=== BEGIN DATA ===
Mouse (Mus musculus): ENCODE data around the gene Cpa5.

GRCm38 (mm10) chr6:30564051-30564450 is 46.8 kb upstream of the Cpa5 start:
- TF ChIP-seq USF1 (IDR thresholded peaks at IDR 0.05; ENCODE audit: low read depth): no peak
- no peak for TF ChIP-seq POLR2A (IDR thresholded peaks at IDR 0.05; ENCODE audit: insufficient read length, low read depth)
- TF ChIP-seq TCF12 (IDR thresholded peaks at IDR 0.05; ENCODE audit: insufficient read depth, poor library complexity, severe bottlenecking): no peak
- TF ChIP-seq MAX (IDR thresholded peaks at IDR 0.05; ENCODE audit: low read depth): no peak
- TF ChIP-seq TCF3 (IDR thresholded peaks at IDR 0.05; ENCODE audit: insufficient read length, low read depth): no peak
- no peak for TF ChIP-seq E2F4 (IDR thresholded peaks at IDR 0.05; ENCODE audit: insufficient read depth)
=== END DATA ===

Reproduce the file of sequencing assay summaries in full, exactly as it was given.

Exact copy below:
Mouse (Mus musculus): ENCODE data around the gene Cpa5.

GRCm38 (mm10) chr6:30564051-30564450 is 46.8 kb upstream of the Cpa5 start:
- TF ChIP-seq USF1 (IDR thresholded peaks at IDR 0.05; ENCODE audit: low read depth): no peak
- no peak for TF ChIP-seq POLR2A (IDR thresholded peaks at IDR 0.05; ENCODE audit: insufficient read length, low read depth)
- TF ChIP-seq TCF12 (IDR thresholded peaks at IDR 0.05; ENCODE audit: insufficient read depth, poor library complexity, severe bottlenecking): no peak
- TF ChIP-seq MAX (IDR thresholded peaks at IDR 0.05; ENCODE audit: low read depth): no peak
- TF ChIP-seq TCF3 (IDR thresholded peaks at IDR 0.05; ENCODE audit: insufficient read length, low read depth): no peak
- no peak for TF ChIP-seq E2F4 (IDR thresholded peaks at IDR 0.05; ENCODE audit: insufficient read depth)